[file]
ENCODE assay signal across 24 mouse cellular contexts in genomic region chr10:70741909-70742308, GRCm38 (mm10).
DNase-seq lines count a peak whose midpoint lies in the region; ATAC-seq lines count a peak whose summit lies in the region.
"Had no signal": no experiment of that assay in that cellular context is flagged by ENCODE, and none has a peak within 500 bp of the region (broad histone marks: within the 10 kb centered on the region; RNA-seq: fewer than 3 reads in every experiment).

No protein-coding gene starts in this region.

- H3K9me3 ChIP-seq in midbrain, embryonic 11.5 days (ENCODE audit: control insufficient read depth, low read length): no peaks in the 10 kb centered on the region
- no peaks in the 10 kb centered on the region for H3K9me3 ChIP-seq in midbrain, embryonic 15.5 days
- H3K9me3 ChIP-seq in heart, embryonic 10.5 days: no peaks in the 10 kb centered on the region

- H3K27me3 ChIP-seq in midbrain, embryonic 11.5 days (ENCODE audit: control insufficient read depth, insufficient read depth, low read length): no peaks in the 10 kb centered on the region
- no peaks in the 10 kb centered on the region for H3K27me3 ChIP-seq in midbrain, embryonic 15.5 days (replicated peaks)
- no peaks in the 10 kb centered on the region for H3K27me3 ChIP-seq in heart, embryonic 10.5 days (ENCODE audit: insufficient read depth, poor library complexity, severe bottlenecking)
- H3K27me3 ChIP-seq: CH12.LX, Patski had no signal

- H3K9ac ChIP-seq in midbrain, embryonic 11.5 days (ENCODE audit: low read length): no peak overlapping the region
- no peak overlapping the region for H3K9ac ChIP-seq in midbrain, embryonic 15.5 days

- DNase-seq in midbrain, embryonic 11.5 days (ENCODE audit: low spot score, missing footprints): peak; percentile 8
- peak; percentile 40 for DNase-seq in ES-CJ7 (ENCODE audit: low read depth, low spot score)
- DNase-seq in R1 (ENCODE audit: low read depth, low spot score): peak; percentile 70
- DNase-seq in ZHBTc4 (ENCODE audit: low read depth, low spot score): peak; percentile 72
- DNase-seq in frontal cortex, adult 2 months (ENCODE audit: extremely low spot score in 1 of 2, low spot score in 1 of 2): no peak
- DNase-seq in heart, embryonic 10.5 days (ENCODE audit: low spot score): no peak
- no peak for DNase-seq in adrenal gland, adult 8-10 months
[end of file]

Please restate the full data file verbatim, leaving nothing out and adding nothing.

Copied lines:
ENCODE assay signal across 24 mouse cellular contexts in genomic region chr10:70741909-70742308, GRCm38 (mm10).
DNase-seq lines count a peak whose midpoint lies in the region; ATAC-seq lines count a peak whose summit lies in the region.
"Had no signal": no experiment of that assay in that cellular context is flagged by ENCODE, and none has a peak within 500 bp of the region (broad histone marks: within the 10 kb centered on the region; RNA-seq: fewer than 3 reads in every experiment).

No protein-coding gene starts in this region.

- H3K9me3 ChIP-seq in midbrain, embryonic 11.5 days (ENCODE audit: control insufficient read depth, low read length): no peaks in the 10 kb centered on the region
- no peaks in the 10 kb centered on the region for H3K9me3 ChIP-seq in midbrain, embryonic 15.5 days
- H3K9me3 ChIP-seq in heart, embryonic 10.5 days: no peaks in the 10 kb centered on the region

- H3K27me3 ChIP-seq in midbrain, embryonic 11.5 days (ENCODE audit: control insufficient read depth, insufficient read depth, low read length): no peaks in the 10 kb centered on the region
- no peaks in the 10 kb centered on the region for H3K27me3 ChIP-seq in midbrain, embryonic 15.5 days (replicated peaks)
- no peaks in the 10 kb centered on the region for H3K27me3 ChIP-seq in heart, embryonic 10.5 days (ENCODE audit: insufficient read depth, poor library complexity, severe bottlenecking)
- H3K27me3 ChIP-seq: CH12.LX, Patski had no signal

- H3K9ac ChIP-seq in midbrain, embryonic 11.5 days (ENCODE audit: low read length): no peak overlapping the region
- no peak overlapping the region for H3K9ac ChIP-seq in midbrain, embryonic 15.5 days

- DNase-seq in midbrain, embryonic 11.5 days (ENCODE audit: low spot score, missing footprints): peak; percentile 8
- peak; percentile 40 for DNase-seq in ES-CJ7 (ENCODE audit: low read depth, low spot score)
- DNase-seq in R1 (ENCODE audit: low read depth, low spot score): peak; percentile 70
- DNase-seq in ZHBTc4 (ENCODE audit: low read depth, low spot score): peak; percentile 72
- DNase-seq in frontal cortex, adult 2 months (ENCODE audit: extremely low spot score in 1 of 2, low spot score in 1 of 2): no peak
- DNase-seq in heart, embryonic 10.5 days (ENCODE audit: low spot score): no peak
- no peak for DNase-seq in adrenal gland, adult 8-10 months